May 23, 2018
Outdoors Latest News | Poll Questions | Lunch Debt | Robert Indiana | Stolen Shed

Dog-sledding: the ‘bark de resistance’ along the wintry trail

By Brian Swartz, Advertising Staff Editor

Maine mushers literally take people to the dogs — and the dogs and people love it.

Thanks to the Discovery Channel and its “Iditarod: Toughest Race on Earth” show, dog sledding has gained popularity with outdoor recreationists, and a Maine winter provides the perfect weather to experience a thrilling ride on a dog-drawn sled.

“I would suggest that everyone try a dog-sledding trip,” says Lindy Howe at Heywood Kennel Sled Dog Adventures in Augusta. “There is a thrill about loading up the family in a big sled and veering down the trail on a beautiful winter day.”

“If people like dogs. and they like being out in the winter, they’re going to like dog sledding,” says Polly Mahoney, co-owner of Mahoosuc Guide Service in Newry.

For outdoor recreationists lured by images of mushing through wintry woods, the sport’s greatest attraction probably is the propulsion system: the dogs themselves. “For our customers, we have found the appeal is mostly the relationship with the dogs,” Howe says.

“I would say it’s spending time with the dogs. People love being with the dogs,” Mahoney agrees. “The experience is very hands-on. They can help feed the dogs, bed them down. People are encouraged to speak to the dogs and pat them.”

Heywood Kennel runs Alaskan huskies, which “many people confuse with Alaskan Malamutes and expect to see very large, very furry, beautiful dogs,” Howe says.

“We have the mutts of sled dogs, smaller, leaner, faster dogs that still have the tough feet and good coats we need them to have,” she says.

One Heywood Kennel dog team features dogs that Howe describes as “pointer crosses,” drawn from English pointers, German short-haired pointers, and greyhounds, breeds all “mixed in with the Alaskan husky to add some extra speed and high drive.”

Mahoosuc Guide Service has “our own breed, which we call ‘Yukon huskies,’” Mahoney says. She and co-owner Kevin Slater have bred their dogs for 33 years. The lineage traces to sled dogs that appeared in the movies “Never Cry Wolf” and “The Call of the Wild” and to the dogs belonging to the last sled team run by the Royal Canadian Mounted Police in the Yukon Territory.

The Mahoosuc dogs weigh from 55 to 90 pounds. “We tend to run bigger dogs,” Mahoney says. “We are not into racing, so these are more the ‘freighting dogs.’ They haul people and gear.”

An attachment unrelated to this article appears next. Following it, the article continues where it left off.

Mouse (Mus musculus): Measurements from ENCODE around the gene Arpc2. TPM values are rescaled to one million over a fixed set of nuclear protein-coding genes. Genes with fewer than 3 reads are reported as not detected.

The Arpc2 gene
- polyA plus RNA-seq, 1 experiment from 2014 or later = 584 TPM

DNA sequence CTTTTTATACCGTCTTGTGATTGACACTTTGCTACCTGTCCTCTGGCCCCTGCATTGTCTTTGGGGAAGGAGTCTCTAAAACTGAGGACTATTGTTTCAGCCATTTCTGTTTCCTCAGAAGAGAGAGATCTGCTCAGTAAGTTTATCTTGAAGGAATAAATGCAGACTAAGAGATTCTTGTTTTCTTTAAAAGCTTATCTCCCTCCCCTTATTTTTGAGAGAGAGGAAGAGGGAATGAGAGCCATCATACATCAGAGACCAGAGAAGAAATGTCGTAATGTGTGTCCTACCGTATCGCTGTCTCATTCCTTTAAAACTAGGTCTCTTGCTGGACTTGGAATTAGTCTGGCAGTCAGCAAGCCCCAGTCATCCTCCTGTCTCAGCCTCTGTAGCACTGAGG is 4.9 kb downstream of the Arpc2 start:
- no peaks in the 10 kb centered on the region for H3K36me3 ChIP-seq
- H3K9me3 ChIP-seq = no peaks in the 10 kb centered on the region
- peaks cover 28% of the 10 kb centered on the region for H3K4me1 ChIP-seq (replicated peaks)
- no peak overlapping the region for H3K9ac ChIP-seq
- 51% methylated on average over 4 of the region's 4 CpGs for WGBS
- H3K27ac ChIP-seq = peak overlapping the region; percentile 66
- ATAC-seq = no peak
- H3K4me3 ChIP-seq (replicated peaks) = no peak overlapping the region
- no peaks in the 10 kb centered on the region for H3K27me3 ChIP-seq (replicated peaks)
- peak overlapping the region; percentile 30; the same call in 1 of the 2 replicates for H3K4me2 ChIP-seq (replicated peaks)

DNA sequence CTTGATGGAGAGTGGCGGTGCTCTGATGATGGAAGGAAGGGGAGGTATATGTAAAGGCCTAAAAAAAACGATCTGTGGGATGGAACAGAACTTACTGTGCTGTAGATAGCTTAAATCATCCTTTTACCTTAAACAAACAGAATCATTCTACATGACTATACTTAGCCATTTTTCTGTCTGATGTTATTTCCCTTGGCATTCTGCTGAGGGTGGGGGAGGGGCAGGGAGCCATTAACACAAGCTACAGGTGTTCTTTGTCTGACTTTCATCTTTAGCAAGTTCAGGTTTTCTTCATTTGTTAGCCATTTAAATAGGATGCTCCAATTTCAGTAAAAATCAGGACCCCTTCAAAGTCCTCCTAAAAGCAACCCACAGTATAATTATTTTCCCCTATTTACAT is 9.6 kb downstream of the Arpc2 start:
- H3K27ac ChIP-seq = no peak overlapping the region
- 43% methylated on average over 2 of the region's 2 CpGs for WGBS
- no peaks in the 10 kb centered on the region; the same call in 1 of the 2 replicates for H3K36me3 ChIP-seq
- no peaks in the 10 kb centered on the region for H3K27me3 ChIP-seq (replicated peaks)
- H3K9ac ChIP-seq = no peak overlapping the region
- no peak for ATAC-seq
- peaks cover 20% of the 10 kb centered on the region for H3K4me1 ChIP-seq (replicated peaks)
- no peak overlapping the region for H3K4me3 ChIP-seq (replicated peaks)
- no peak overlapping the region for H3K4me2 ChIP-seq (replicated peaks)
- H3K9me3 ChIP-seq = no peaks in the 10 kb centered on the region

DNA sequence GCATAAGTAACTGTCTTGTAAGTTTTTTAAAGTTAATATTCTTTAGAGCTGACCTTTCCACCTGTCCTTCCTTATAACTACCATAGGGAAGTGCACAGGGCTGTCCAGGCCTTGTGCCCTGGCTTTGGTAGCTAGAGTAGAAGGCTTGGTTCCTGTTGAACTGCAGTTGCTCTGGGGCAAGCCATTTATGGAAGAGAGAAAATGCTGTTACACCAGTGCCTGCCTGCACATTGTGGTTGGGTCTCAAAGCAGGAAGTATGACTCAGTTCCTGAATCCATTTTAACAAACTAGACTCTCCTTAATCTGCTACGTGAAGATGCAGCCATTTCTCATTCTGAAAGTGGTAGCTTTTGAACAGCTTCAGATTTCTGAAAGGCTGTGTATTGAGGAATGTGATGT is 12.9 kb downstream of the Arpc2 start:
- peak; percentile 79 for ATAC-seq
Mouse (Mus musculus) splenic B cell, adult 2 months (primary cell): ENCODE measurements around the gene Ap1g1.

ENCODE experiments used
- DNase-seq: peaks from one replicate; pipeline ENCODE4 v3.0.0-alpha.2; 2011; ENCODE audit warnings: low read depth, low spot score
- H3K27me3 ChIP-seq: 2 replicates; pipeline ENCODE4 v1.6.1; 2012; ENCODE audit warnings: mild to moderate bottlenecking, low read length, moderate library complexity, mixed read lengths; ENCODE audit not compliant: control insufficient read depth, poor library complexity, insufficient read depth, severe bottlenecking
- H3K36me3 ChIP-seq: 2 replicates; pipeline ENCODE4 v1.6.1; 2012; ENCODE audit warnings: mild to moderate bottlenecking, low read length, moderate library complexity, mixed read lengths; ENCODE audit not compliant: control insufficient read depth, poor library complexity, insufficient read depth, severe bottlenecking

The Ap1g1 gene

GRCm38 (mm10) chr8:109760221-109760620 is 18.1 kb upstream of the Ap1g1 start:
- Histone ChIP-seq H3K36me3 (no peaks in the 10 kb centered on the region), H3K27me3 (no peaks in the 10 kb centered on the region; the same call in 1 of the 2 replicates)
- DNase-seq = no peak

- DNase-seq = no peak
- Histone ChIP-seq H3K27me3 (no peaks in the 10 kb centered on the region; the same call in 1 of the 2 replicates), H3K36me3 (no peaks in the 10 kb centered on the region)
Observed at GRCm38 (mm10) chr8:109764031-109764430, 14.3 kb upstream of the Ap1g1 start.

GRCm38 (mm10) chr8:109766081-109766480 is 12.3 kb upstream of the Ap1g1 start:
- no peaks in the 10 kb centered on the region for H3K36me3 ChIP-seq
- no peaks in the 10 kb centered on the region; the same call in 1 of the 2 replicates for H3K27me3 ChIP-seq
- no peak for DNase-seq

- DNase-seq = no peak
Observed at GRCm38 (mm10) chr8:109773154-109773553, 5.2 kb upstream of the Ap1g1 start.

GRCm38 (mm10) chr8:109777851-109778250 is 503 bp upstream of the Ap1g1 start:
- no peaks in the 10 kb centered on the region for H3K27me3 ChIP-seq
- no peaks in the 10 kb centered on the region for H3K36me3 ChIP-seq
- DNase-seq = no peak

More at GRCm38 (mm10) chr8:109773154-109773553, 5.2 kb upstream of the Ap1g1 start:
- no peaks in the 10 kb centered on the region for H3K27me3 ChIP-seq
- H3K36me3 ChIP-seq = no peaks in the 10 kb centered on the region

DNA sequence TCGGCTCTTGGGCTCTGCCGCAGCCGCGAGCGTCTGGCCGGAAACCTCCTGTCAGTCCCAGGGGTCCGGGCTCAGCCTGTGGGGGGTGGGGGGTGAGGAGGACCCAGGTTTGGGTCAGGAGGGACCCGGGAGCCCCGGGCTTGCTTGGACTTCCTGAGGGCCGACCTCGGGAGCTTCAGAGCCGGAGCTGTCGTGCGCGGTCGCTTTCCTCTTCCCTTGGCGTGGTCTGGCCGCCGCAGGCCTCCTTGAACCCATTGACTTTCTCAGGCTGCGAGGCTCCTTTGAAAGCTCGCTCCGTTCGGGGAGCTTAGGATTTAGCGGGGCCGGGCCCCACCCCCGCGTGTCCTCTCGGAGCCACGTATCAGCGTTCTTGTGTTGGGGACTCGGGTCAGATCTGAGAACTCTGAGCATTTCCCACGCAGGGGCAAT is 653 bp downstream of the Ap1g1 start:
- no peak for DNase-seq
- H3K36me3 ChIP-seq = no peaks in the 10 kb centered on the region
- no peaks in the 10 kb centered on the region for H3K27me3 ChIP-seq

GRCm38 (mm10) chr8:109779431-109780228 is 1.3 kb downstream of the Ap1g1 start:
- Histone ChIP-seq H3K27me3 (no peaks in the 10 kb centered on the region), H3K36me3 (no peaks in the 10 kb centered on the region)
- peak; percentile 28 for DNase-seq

Heywood Kennel offers short trips, and Mahoosuc Guide Service offer both day trips and “overnight trips in length from two days, one night on the trail up to 10 days,” Mahoney says. Most popular are the weekend trips that see customers experiencing “the old, traditional style of winter camping” by sleeping inside canvas-walled tents heated by portable woodstoves, with balsam fir boughs covering the floor, she says.

At Heywood Kennel, each ride starts “with a kennel tour,” Howe says. “Then the customers get to meet their team,” an activity that “includes many pats and pictures.

“With all the dogs” now “excited and barking,” customers learn how to fasten the harnesses and hitch dogs to the gangline, which is the harness system connecting the dog team to the sled, Howe says. After hearing the safety instructions, customers go for a ride.

“People enjoy being able to play the part of a real musher,” Howe says.

After the sled rides are over, “The favorite part is helping take care of the team,” she says. “This includes more pats, cookie treats,” and feeding the dogs.

Customers interact extensively with the Mahoosuc Guide Service dogs, too. As they’re placed in harness, the dogs “are quite excited, ready to go,” Mahoney says. “When they head off, it’s totally quiet. You hear only the dogs panting and the sound of the runners on the snow.”

A customer either rides as a passenger or as a musher. At Mahoosuc Guide Service, either Mahoney or co-owner Kevin Slater guides the lead team, and a customer guides the following team. A day’s ride can cover five to 15 miles.

Howe and Mahoney emphasize that mushers must dress appropriately. “Dress five times warmer than you think you need to,” Howe recommends. Wear “warm boots, as much wool as you can stand, warm hats and good gloves.

“It is really important to stay away from the cottons. Mushing is a lot of work, and it is easy to perspire. Then when you stop, it is easy to get cold,” she says. “Our motto is, ‘Cotton kills.’”

Mahoosuc Guide Service provides customers with winter boots and insulated parks with insulated hoods. For overnight trips, Mahoney recommends wearing “long johns top and bottom, polar fleece or a wool layer top and bottom,” and wind pants and a wind breaker.

To all this clothing add a hat, scarf or neck-warmer, glove liners, and insulated mittens or gloves.

“Goggles are nice, if you have them,” Mahoney says. “And nothing cotton.”

For more information about Heywood Kennel Sled Dog Adventures, call (207) 629-9260, email, or log onto

For more information about Mahoosuc Guide Service, call (207) 824-2073, email, or or log onto

Have feedback? Want to know more? Send us ideas for follow-up stories.

You may also like